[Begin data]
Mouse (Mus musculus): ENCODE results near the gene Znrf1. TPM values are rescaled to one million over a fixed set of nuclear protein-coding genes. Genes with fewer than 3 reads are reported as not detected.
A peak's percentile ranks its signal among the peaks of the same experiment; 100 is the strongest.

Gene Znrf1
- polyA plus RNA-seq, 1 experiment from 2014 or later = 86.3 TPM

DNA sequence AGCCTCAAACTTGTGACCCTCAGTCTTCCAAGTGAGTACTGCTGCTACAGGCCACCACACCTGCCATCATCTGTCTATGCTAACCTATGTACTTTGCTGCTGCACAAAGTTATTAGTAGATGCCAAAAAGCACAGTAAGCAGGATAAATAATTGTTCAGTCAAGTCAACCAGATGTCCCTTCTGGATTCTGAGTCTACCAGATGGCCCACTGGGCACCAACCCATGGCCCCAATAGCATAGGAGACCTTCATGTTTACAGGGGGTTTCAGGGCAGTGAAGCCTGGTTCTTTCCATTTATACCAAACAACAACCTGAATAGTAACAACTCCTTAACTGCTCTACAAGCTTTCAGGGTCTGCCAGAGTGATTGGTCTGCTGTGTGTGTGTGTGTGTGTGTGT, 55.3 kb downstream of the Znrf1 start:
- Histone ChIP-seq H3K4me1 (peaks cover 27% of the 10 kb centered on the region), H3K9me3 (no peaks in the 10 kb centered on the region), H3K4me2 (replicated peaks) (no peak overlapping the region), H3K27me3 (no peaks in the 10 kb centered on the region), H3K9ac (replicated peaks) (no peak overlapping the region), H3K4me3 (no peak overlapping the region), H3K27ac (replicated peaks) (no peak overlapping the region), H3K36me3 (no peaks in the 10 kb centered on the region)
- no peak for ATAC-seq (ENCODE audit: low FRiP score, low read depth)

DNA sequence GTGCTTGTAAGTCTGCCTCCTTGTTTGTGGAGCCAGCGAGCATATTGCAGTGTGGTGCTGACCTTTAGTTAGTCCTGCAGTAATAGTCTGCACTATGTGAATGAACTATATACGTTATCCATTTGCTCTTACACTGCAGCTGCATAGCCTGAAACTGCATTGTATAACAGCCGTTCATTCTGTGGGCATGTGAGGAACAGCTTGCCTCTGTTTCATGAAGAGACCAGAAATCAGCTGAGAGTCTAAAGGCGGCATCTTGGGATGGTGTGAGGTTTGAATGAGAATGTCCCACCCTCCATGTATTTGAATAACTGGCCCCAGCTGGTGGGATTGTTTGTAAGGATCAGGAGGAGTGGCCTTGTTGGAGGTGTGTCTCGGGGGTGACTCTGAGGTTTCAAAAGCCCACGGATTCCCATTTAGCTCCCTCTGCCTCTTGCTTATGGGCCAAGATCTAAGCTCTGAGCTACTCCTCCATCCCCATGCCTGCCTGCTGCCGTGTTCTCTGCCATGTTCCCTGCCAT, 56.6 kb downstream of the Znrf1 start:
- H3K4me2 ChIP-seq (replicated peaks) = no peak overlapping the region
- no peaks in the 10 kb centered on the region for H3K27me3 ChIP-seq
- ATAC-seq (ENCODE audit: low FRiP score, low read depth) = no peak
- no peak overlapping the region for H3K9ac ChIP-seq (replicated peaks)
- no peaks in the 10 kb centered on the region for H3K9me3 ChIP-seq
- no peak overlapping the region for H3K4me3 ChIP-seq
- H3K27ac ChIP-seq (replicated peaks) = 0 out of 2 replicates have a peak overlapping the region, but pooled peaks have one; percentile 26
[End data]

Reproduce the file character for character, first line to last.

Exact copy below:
Mouse (Mus musculus): ENCODE results near the gene Znrf1. TPM values are rescaled to one million over a fixed set of nuclear protein-coding genes. Genes with fewer than 3 reads are reported as not detected.
A peak's percentile ranks its signal among the peaks of the same experiment; 100 is the strongest.

Gene Znrf1
- polyA plus RNA-seq, 1 experiment from 2014 or later = 86.3 TPM

DNA sequence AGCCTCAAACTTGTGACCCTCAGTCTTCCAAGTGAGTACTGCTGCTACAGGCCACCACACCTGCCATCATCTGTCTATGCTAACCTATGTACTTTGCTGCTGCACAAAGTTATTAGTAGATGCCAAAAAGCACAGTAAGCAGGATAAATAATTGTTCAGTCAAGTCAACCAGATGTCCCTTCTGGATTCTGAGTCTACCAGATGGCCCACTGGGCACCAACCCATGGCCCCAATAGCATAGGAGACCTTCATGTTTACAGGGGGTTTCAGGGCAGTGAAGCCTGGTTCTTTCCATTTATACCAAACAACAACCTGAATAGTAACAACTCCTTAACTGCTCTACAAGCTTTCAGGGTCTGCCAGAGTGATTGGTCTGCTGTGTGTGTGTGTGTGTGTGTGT, 55.3 kb downstream of the Znrf1 start:
- Histone ChIP-seq H3K4me1 (peaks cover 27% of the 10 kb centered on the region), H3K9me3 (no peaks in the 10 kb centered on the region), H3K4me2 (replicated peaks) (no peak overlapping the region), H3K27me3 (no peaks in the 10 kb centered on the region), H3K9ac (replicated peaks) (no peak overlapping the region), H3K4me3 (no peak overlapping the region), H3K27ac (replicated peaks) (no peak overlapping the region), H3K36me3 (no peaks in the 10 kb centered on the region)
- no peak for ATAC-seq (ENCODE audit: low FRiP score, low read depth)

DNA sequence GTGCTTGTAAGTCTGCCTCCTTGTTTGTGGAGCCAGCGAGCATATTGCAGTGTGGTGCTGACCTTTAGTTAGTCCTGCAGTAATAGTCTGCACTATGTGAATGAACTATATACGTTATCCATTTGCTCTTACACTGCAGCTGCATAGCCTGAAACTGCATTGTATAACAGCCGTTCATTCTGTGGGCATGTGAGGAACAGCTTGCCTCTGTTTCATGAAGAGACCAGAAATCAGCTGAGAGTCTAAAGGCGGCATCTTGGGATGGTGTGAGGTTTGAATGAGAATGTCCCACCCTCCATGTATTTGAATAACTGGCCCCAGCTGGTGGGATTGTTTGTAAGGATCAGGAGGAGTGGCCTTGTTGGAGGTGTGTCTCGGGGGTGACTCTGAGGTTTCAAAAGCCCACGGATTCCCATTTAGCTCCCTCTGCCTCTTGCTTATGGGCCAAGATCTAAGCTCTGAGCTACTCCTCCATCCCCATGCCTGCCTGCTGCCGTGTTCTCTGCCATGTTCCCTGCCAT, 56.6 kb downstream of the Znrf1 start:
- H3K4me2 ChIP-seq (replicated peaks) = no peak overlapping the region
- no peaks in the 10 kb centered on the region for H3K27me3 ChIP-seq
- ATAC-seq (ENCODE audit: low FRiP score, low read depth) = no peak
- no peak overlapping the region for H3K9ac ChIP-seq (replicated peaks)
- no peaks in the 10 kb centered on the region for H3K9me3 ChIP-seq
- no peak overlapping the region for H3K4me3 ChIP-seq
- H3K27ac ChIP-seq (replicated peaks) = 0 out of 2 replicates have a peak overlapping the region, but pooled peaks have one; percentile 26